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Science 330 (6007): 1091-1095

Copyright © 2010 by the American Association for the Advancement of Science

Structure of the Human Dopamine D3 Receptor in Complex with a D2/D3 Selective Antagonist

Ellen Y. T. Chien1, Wei Liu1, Qiang Zhao1, Vsevolod Katritch2, Gye Won Han1, Michael A. Hanson3, Lei Shi4, Amy Hauck Newman5, Jonathan A. Javitch6, Vadim Cherezov1, and Raymond C. Stevens1,*

1 Department of Molecular Biology, The Scripps Research Institute, 10550 North Torrey Pines Road, La Jolla, CA 92037, USA.
2 Skaggs School of Pharmacy and Pharmaceutical Sciences, and San Diego Supercomputer Center, University of California, San Diego, La Jolla, CA 92093, USA.
3 Receptos, 10835 Road to the Cure, Suite 205, San Diego, CA 92121, USA.
4 Department of Physiology and Biophysics and HRH Prince Alwaleed Bin Talal Bin Abdulaziz Alsaud Institute for Computational Biomedicine, Weill Cornell Medical College, Cornell University, 1300 York Avenue, New York, NY 10021, USA.
5 Medicinal Chemistry Section, National Institute on Drug Abuse–Intramural Research Program, Baltimore, MD 21224, USA.
6 Center for Molecular Recognition and Departments of Psychiatry and Pharmacology, Columbia University College of Physicians and Surgeons, 630 West 168th, New York, NY 10032, USA.


Figure 1
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Fig. 1. Overall D3R structure with eticlopride and comparison with β2AR structure. (A) A model of the D3R with the bound ligand eticlopride in space-filling representation; ECL2 is shown in green, ICL2 in purple, and disulfide bonds in brown (conformation of chain A shown). (B) Comparison of the TM domains of D3R (brown) and β2AR (blue; PDB ID: 2RH1).

 

Figure 2
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Fig. 2. Conformation of ICL2 and ionic lock motif in D3R and other GPCR structures. As also seen in (A) the inactive Rhodopsin structure (PDB ID: 1U19), the conserved ionic lock motif D[E]RY is in a "locked" conformation in (B) the D3R structure, i.e., with a salt bridge formed between Arg1283.50 and Glu3246.30. In addition, the side chain of Tyr138 in the ICL2 {alpha} helix of the D3R is inserted into the seven-TM bundle forming hydrogen bonds with Thr642.39, Arg1283.50, and Asp1273.49 (distances of 3.0, 3.2, and 3.2 Å, respectively), potentially stabilizing the ionic lock. There is no salt bridge between Arg3.50 and Glu6.30 (and hence the "ionic lock" is "broken") in other crystal structures of GPCR shown in (C) β1AR (PDB ID: 2VT4), (D) β2AR (PDB ID: 2RH1), and (E) A2AAR (PDB ID: 3EML). In both the β1AR and A2AAR structures, however, the corresponding Tyr residue in ICL2 that aligns to Tyr138 in D3R forms two hydrogen bonds with the Asp3.49 and Arg3.50 side chains even in the absence of the closed ionic lock conformation. Salt bridges and hydrogen bond interactions are shown as dashed lines.

 

Figure 3
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Fig. 3. Structural diversity of ligand binding sites in GPCR structures. (A) Close-up of the eticlopride binding site showing the protein-ligand interaction. (B) Chemical structure of eticlopride and interactions with the D3R residues; hydrophobic contacts are shown in gray dashed lines, hydrogen bonds in blue, and salt bridges in red. The ligand binding sites in (C) D3R, (D) β2AR (PDB ID: 2RH1), and (E) A2AAR (PDB ID: 3EML) crystal structures are shown in exactly the same orientation. A semitransparent skin shows the molecular surface of the receptor, colored by the residue properties (green, hydrophobic; red, acidic; and blue, basic). Corresponding ligands (C) eticlopride, (D) carazolol, and (E) ZM241385 are shown with carbon atoms colored magenta. For the D3R pocket, residues conserved between D3R and β2AR are colored turquoise, and nonconserved residues are in gray.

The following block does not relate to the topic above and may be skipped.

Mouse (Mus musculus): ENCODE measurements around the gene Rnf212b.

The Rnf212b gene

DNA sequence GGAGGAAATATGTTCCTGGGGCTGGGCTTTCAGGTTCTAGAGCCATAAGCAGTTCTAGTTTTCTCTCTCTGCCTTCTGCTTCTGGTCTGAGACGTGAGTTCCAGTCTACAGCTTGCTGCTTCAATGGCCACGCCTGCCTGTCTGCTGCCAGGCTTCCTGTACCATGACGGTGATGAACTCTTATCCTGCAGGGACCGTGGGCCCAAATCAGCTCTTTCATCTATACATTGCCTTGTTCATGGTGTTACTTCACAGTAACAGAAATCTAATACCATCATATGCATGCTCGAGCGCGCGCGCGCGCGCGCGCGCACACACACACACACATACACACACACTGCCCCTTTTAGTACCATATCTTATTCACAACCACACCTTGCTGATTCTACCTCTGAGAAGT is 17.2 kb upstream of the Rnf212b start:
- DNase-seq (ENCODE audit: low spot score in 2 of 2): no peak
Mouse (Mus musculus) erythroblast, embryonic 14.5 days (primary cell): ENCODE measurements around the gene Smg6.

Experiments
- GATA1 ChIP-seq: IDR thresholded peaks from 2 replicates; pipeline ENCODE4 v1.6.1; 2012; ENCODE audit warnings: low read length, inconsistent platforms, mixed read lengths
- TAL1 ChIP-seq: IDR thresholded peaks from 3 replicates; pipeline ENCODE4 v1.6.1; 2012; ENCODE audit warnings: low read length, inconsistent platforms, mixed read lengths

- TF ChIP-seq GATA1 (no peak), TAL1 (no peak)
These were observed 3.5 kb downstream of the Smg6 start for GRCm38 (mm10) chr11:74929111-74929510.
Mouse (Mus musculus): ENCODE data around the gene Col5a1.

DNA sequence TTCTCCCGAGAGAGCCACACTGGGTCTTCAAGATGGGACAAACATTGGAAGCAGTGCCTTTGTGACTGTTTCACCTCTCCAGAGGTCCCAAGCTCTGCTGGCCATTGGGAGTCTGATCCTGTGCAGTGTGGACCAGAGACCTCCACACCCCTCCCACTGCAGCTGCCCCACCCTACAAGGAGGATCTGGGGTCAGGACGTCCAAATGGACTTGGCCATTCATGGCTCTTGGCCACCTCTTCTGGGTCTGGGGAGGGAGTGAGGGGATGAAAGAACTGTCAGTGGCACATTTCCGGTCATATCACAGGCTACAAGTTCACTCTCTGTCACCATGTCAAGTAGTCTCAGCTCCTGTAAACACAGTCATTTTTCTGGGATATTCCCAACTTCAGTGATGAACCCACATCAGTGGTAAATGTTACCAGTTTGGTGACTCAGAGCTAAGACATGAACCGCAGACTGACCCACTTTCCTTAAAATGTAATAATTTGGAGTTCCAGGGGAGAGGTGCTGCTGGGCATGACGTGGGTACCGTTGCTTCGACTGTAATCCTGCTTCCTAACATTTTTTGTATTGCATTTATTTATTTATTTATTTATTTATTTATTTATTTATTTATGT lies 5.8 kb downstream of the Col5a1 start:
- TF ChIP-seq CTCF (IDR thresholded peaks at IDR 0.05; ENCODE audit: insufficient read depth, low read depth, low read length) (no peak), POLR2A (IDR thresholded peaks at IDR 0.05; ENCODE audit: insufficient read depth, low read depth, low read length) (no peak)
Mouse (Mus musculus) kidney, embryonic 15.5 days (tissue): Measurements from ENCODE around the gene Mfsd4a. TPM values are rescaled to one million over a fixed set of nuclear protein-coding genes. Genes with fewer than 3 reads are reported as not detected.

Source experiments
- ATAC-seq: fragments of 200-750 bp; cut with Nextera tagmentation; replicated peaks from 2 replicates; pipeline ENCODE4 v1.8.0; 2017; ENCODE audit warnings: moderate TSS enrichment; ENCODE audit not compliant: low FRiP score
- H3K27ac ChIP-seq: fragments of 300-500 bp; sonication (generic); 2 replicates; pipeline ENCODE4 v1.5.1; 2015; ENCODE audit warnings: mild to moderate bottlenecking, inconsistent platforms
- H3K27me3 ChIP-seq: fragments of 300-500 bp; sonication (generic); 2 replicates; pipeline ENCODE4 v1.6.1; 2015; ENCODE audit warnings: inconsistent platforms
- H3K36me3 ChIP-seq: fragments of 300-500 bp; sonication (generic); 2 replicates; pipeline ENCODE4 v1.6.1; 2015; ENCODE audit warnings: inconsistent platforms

Figure 4
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Fig. 4. The second binding pocket defined by R-22 is differentially modulated by nonconserved residues in D3R and D2R. (A) In addition to the core binding pocket, which essentially overlaps with that of eticlopride, the potential docking conformations of the core-constrained (see supporting online material) D3R-selective compound R-22 position the extended aryl amide within a second binding pocket comprising the junction of ECL1 and ECL2 and the interface of helices II, VII and I [dotted orange ellipse in (A)]. (B) In the docking pose with the most extended conformation of R-22 (yellow), the ligand makes contact with several key conserved residues, including Asp1103.32, Tyr3737.43, and Glu902.65. The linker region of R-22 connecting the aryl amide and phenylpiperazine moieties (see fig. S1) is in a thinner representation. The 2,3-diCl-phenylpiperazine occupies essentially the same space as bound eticlopride (orange). (C and D) Close-up view of the interface of helices II, VII, and I of the D3R (C) and D2R (D) showing the results of molecular dynamics simulations indicating that the nonconserved regions of helix I and position 7.38 (orange) may orient key conserved contact residues differently and alter the shape of the second binding pocket, as reflected by the simulated distances between Glu902.65 and Tyr3737.43 in D3R (cyan) and D2R (magenta) (see fig. S7).

 


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